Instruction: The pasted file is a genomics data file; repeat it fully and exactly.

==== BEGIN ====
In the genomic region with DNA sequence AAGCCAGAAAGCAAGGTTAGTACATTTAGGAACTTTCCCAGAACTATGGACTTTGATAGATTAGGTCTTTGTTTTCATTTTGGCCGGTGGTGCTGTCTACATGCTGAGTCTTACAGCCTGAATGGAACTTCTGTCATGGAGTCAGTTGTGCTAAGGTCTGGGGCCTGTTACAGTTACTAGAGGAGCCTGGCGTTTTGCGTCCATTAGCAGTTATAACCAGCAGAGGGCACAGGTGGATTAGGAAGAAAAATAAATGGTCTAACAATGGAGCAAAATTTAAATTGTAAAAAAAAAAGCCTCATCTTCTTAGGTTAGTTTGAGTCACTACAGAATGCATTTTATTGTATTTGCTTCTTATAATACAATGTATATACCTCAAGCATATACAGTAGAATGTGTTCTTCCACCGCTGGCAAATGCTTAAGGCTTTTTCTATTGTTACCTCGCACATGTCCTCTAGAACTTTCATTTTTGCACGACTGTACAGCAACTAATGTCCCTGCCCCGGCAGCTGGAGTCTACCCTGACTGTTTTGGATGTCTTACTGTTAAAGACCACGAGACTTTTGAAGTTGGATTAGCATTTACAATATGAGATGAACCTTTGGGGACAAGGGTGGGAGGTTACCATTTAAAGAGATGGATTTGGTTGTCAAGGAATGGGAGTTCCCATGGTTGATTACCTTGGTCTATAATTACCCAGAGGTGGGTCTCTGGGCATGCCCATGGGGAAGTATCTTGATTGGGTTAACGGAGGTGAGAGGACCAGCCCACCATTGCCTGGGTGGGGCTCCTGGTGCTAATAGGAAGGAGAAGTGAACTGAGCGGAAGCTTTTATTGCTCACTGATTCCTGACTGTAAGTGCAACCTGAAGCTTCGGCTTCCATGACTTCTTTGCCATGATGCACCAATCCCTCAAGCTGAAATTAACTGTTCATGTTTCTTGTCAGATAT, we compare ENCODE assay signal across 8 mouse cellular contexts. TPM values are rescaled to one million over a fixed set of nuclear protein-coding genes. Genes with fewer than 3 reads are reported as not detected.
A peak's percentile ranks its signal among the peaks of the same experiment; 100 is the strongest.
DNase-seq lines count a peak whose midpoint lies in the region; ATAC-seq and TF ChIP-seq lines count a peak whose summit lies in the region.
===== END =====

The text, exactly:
In the genomic region with DNA sequence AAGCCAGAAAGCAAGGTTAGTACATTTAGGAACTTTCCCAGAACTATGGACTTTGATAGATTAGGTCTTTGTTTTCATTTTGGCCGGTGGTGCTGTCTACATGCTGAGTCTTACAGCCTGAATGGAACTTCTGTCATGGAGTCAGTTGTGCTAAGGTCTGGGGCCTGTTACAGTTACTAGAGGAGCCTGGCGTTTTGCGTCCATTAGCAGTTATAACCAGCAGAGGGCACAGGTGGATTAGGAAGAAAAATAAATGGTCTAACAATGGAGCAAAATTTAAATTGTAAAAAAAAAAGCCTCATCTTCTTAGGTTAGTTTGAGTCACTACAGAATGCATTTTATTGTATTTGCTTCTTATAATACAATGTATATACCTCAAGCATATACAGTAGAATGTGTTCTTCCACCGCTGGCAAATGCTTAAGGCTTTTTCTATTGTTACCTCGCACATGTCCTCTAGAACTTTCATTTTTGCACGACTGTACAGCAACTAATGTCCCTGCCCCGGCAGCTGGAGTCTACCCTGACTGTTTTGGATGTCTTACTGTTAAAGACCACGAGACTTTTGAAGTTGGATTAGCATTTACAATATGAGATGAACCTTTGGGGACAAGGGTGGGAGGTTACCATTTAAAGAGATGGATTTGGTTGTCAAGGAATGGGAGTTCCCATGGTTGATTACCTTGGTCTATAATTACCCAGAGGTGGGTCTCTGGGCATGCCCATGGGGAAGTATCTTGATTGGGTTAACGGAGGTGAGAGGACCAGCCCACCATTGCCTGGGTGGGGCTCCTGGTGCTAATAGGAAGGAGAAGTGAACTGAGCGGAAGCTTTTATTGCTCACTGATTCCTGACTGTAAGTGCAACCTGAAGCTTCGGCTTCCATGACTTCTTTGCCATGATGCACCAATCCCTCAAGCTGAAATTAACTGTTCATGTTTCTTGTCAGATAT, we compare ENCODE assay signal across 8 mouse cellular contexts. TPM values are rescaled to one million over a fixed set of nuclear protein-coding genes. Genes with fewer than 3 reads are reported as not detected.
A peak's percentile ranks its signal among the peaks of the same experiment; 100 is the strongest.
DNase-seq lines count a peak whose midpoint lies in the region; ATAC-seq and TF ChIP-seq lines count a peak whose summit lies in the region.